Cell users on the subway

Public Transportation:

It wouldn't be too far off to say that public transportation is also one of the main reasons behind the success of this new genre. Most Japanese people must endure long daily commutes to and from school and/or work. As a general rule, Japanese subway cars are notoriously cramped, with little elbow-room for passengers, and even less room to hold open a printed book or newspaper. In addition, as mentioned above, Japanese society holds strong social norms against voice calls, and teens wishing to use their mobile phones must do so silently. Obviously, something needed to be done to fill in this quiet and immobile chunk of time that punctuated the average person's day. Ingeniously, as Ruth Cox Clark observes, "commuting Japanese teens who wanted to read began to read on their cell phones" (online). While Japanese cell phone companies had been offering literary classics for keitai since 2003, these classics were not at all popular with teens. In the absence of books that spoke to their own experiences, Japanese youth, particularly females, began producing their own mobile reading materials.

Language:

Kanji

The Japanese language is quite complex and consists of three different systems: kanji, katakana, and hiragana. Kanji is the most difficult and is composed of thousands of ideograms that many Japanese people find difficult to master, while the latter two systems are used in everyday Japanese. Emily Parker, in a recent article, "Is Technology Dumbing Down Japanese?," provides an introductory synopsis to the complexities of the language, and offers a justification for the declining interest in literary novels exhibited by many of the younger generation. As she notes, the language has been undergoing a process of simplification since the close of the Second World War, when the Japanese Ministry of Education reduced the amount of kanji used in the media. However, kanji continues to be used by academics and literary authors, who appreciate the subtleties and nuances the system affords. As a result, a rift has opened up between those who can actively read, write, and enjoy texts employing a large amount of kanji, and those who cannot. The vast majority of those who have difficulty understanding and writing kanji characters are young people, who have been generally more attracted to texts they can enjoy and understand, like manga, than traditional literature. As Goodyear asserts, "with short lines, simple words, and a repetitive vocabulary," cell phone novels are simple to read (65). Furthermore, most of the writing is hiragana, and "there is ample blank space to give the eyes a rest" (Goodyear 65). The flat, simple language of keitai shousetsu, for many Japanese youths, is more accessible than the classics, and more akin to the language they employ in everyday contexts, such as texting.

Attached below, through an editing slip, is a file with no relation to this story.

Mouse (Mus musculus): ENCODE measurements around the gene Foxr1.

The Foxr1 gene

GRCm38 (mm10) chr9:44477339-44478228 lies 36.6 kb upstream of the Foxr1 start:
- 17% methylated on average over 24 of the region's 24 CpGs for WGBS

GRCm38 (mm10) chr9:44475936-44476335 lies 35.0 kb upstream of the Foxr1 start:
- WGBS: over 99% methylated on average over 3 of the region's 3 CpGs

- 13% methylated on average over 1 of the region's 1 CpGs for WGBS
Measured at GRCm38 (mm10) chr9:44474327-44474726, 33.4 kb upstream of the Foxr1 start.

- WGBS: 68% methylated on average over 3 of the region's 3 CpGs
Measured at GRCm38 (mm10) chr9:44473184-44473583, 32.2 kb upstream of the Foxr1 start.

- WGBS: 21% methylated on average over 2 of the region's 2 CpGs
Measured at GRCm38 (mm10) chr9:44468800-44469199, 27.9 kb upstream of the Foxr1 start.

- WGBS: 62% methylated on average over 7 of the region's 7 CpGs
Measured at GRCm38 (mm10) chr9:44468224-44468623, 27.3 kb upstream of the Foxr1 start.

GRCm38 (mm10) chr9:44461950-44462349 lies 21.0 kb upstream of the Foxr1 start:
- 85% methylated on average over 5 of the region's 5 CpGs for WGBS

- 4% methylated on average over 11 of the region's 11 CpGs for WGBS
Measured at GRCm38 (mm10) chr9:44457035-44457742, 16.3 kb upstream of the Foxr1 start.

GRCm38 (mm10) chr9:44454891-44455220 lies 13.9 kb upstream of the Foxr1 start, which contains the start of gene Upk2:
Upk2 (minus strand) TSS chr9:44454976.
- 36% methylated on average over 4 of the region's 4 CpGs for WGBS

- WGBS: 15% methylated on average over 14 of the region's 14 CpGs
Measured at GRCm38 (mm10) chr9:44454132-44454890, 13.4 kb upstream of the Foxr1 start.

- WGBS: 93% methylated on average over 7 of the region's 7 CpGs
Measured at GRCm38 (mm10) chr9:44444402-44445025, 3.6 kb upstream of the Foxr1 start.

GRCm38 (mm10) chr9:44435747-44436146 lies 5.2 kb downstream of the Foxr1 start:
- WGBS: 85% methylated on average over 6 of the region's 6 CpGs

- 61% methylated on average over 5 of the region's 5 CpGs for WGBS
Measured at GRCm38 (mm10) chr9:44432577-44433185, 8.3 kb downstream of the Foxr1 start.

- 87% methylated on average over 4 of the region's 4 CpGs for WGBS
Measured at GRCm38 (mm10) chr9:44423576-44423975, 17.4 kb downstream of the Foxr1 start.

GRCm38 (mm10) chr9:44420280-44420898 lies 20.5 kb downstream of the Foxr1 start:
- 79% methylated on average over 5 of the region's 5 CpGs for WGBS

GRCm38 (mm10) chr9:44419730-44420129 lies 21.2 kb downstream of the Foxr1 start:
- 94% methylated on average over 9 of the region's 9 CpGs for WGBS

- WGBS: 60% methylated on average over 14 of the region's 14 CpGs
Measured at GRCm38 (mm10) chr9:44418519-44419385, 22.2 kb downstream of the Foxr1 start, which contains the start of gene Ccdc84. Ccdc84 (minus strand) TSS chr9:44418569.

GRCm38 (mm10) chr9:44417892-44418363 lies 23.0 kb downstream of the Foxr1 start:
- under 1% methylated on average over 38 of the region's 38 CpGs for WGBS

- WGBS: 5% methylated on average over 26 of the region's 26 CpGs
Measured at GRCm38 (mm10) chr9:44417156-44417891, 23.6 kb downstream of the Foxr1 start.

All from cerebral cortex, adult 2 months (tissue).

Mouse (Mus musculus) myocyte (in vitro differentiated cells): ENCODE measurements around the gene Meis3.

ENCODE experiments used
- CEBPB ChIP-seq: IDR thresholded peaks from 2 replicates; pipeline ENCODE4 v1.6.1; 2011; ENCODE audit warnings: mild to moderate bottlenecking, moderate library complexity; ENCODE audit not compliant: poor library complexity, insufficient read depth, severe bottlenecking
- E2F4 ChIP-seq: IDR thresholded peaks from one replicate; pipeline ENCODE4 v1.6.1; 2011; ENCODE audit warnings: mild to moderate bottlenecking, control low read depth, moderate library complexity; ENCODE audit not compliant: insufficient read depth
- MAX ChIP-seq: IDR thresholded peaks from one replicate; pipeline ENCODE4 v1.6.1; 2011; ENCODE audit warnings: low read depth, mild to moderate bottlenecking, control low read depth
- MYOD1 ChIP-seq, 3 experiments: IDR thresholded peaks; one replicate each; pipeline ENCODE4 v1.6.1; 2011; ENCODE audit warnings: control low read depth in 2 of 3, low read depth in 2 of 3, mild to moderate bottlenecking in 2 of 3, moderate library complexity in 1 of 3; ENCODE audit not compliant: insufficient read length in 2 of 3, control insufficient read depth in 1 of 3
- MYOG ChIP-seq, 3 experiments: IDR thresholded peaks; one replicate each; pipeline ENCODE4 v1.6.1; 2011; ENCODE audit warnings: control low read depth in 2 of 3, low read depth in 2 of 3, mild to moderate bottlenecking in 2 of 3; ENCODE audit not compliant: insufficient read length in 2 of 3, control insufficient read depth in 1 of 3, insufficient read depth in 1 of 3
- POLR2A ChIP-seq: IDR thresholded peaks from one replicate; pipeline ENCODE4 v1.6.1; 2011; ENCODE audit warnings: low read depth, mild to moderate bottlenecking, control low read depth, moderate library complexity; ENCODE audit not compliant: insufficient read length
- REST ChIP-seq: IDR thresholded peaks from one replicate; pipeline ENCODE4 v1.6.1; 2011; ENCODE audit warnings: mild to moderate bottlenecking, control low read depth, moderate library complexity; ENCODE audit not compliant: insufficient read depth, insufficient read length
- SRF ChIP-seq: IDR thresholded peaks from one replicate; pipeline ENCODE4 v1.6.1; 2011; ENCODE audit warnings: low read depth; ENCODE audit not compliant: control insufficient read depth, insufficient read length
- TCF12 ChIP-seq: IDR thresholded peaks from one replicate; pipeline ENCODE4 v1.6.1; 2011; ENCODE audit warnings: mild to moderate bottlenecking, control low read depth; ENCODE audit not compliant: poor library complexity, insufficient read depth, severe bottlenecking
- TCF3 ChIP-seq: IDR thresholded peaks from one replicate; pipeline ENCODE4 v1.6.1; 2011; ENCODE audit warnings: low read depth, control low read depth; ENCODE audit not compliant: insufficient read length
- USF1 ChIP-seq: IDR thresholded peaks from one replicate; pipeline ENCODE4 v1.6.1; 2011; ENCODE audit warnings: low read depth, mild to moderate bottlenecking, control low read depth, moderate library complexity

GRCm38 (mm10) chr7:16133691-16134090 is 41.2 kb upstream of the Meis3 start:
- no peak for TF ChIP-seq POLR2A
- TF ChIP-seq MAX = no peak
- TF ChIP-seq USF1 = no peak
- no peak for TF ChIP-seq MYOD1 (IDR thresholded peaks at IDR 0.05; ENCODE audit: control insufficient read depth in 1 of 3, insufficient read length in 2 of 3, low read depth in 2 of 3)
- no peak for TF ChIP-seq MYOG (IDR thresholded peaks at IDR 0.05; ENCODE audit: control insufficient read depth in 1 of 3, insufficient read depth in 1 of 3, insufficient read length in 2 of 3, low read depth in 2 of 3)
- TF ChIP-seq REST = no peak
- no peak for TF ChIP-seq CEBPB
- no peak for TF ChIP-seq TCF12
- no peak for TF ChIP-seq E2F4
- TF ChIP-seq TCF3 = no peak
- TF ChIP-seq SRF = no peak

Finally, the keitai shousetsu is uniquely suited to the Japanese language as the grammar allows the author to write short, meaningful sentences that convey more information in a smaller space than would be possible in English. Ben Dooley, a Japanese translator who runs "The Millions" blog, clarifies this concept: "as a high-context language, a complete sentence in Japanese can consist of a single lonely verb. Japanese speakers and writers frequently and freely omit subjects and objects from their sentences, expecting the reader to figure out what is going on" (online). The unique features of the Japanese language make a cell phone novel much more feasible than it would be in the wordier English language.

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This paper was originally written in December 2009 by Brianna Erban for LIS 585: Multimedia Literacies. This revised version was submitted to fulfill the requirements for LIS 600: Capping Exercise at the School of Library and Information Studies, University of Alberta, Edmonton, Alberta, Canada.

Last updated May 6, 2010.